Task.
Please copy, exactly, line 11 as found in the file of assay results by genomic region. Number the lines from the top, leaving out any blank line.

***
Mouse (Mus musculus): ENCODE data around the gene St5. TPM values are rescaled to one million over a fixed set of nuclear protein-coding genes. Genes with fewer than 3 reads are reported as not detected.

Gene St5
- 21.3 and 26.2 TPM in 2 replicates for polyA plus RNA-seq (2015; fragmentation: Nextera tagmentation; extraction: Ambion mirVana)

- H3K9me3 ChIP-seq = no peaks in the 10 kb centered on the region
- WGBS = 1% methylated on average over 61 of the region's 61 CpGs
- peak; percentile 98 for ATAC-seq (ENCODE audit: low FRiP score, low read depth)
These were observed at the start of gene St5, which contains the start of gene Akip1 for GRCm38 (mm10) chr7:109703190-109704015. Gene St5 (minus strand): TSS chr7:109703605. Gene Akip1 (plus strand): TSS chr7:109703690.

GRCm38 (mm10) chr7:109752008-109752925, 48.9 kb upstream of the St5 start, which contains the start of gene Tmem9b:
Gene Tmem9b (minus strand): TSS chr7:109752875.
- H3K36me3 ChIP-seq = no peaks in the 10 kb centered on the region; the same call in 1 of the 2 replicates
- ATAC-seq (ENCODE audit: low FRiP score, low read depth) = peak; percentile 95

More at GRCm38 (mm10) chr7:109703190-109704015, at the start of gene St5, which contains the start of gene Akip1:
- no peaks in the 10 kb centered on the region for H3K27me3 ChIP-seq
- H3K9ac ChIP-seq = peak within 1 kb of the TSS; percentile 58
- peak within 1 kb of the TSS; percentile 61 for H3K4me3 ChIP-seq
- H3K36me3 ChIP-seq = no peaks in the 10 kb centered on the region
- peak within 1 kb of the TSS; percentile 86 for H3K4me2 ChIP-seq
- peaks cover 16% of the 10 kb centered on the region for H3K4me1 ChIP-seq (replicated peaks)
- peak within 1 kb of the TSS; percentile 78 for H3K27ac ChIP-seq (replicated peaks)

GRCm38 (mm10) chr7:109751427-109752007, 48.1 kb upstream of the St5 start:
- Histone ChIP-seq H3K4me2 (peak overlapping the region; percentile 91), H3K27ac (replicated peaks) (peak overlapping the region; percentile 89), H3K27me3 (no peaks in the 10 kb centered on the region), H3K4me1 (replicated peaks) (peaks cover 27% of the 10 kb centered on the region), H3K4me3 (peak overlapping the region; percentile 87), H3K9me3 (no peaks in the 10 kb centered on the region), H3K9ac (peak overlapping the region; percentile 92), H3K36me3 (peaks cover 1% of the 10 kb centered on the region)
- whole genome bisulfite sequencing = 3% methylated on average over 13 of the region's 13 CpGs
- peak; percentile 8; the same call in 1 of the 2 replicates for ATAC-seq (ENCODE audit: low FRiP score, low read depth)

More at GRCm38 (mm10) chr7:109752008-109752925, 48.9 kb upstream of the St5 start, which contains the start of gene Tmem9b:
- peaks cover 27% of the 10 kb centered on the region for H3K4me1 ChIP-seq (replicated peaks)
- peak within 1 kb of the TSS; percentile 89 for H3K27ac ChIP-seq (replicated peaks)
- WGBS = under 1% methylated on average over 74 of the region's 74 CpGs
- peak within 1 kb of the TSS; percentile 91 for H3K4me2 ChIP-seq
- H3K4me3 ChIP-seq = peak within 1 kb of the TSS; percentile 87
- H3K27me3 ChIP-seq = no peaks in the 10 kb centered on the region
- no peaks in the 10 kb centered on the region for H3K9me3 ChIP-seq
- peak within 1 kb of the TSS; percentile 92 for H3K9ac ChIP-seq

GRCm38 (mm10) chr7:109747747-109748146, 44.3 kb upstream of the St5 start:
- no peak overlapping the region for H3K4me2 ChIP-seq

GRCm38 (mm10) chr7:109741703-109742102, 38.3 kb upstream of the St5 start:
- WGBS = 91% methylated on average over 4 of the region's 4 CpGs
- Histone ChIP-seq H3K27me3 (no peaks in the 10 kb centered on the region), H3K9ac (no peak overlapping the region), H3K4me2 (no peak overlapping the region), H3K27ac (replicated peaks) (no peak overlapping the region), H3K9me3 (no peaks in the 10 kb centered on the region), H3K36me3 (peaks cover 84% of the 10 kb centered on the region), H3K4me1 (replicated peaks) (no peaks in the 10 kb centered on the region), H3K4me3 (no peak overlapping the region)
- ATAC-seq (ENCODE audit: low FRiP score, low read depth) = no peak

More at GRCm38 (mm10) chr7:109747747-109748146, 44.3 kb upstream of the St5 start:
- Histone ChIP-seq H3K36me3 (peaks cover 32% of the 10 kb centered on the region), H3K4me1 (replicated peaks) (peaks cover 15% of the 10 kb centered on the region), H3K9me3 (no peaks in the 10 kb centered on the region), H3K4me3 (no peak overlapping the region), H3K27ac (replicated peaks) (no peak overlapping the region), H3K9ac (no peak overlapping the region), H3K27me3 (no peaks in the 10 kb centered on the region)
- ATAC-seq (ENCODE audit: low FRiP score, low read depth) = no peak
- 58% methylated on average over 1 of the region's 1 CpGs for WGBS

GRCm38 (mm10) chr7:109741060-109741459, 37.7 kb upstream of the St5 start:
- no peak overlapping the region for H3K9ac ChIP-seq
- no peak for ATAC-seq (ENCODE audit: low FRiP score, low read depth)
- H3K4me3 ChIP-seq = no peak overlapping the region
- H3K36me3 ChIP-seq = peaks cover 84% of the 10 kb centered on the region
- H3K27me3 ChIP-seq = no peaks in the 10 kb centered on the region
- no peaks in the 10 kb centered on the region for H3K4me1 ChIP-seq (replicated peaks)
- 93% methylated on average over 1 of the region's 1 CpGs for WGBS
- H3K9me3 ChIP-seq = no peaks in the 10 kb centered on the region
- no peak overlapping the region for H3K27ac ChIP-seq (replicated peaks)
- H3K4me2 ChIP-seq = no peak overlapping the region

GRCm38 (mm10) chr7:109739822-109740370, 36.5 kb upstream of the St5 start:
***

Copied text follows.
- ATAC-seq (ENCODE audit: low FRiP score, low read depth) = peak; percentile 95